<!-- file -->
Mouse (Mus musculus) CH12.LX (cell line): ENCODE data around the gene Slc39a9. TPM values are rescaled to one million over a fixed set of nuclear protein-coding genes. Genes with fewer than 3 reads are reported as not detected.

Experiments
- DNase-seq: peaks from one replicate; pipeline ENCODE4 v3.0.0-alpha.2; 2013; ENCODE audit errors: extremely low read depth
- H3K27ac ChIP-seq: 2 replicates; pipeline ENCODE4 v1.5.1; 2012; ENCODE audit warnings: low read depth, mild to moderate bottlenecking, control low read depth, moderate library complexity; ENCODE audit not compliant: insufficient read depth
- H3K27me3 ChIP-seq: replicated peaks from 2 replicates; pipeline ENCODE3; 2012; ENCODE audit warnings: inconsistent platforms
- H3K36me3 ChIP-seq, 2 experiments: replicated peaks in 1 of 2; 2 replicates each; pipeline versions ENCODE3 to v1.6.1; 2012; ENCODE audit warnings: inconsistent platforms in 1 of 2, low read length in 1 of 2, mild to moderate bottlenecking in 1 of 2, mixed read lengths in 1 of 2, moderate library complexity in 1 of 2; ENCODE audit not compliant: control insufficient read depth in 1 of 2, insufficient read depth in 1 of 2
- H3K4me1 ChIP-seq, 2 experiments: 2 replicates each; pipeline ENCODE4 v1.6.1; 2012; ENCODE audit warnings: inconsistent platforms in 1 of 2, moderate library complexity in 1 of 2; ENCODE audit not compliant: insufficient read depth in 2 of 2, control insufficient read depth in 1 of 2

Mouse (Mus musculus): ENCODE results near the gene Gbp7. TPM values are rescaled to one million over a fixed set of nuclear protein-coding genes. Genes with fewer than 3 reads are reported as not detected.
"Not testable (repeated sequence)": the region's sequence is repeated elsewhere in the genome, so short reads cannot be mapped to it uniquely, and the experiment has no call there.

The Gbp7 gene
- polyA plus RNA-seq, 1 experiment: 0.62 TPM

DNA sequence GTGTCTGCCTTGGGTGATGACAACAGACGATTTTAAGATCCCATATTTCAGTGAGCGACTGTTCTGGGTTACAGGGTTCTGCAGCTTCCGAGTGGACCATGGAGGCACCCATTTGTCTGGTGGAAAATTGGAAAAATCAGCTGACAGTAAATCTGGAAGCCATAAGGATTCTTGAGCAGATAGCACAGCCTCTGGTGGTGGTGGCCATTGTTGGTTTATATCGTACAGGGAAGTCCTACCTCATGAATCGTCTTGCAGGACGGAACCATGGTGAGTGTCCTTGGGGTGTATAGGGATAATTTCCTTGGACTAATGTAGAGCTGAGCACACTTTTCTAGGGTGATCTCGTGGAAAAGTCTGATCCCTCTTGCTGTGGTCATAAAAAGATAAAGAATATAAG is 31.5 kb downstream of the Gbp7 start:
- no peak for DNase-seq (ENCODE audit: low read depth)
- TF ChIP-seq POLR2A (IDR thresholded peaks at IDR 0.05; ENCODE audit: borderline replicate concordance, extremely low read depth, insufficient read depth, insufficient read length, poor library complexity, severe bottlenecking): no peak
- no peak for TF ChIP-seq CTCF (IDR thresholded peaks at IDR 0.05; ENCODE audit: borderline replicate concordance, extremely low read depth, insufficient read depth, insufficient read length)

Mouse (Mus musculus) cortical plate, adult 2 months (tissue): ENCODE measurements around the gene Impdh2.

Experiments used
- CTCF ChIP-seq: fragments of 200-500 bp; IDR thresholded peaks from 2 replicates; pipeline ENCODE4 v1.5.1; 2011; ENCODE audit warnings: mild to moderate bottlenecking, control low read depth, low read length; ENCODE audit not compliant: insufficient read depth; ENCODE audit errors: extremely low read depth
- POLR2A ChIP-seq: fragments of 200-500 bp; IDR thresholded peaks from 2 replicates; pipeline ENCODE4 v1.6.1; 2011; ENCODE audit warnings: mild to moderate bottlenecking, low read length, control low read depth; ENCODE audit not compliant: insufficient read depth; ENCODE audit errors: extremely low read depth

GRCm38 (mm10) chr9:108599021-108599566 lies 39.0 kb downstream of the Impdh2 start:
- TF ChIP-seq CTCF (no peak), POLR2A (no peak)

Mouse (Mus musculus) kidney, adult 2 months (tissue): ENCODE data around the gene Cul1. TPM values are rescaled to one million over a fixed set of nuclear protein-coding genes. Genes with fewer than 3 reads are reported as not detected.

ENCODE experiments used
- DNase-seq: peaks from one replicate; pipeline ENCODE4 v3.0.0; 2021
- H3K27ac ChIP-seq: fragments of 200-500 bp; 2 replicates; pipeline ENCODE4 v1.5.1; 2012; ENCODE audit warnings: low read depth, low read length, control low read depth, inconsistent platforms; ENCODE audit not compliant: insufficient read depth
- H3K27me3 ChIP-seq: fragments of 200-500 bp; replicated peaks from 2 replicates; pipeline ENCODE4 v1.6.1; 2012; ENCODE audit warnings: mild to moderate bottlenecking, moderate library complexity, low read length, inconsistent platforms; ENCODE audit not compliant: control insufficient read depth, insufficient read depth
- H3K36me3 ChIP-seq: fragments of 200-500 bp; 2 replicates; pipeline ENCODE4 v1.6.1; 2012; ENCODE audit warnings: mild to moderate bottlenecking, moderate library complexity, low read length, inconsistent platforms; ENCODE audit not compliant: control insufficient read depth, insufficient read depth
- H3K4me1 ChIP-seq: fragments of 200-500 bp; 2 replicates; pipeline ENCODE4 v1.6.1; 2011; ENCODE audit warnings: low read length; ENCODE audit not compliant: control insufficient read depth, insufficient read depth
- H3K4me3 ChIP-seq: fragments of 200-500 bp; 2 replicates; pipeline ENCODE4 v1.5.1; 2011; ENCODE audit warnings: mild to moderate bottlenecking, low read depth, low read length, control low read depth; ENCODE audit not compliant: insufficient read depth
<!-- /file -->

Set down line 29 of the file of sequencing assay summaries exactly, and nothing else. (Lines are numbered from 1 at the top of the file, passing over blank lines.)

- H3K4me3 ChIP-seq: fragments of 200-500 bp; 2 replicates; pipeline ENCODE4 v1.5.1; 2011; ENCODE audit warnings: mild to moderate bottlenecking, low read depth, low read length, control low read depth; ENCODE audit not compliant: insufficient read depth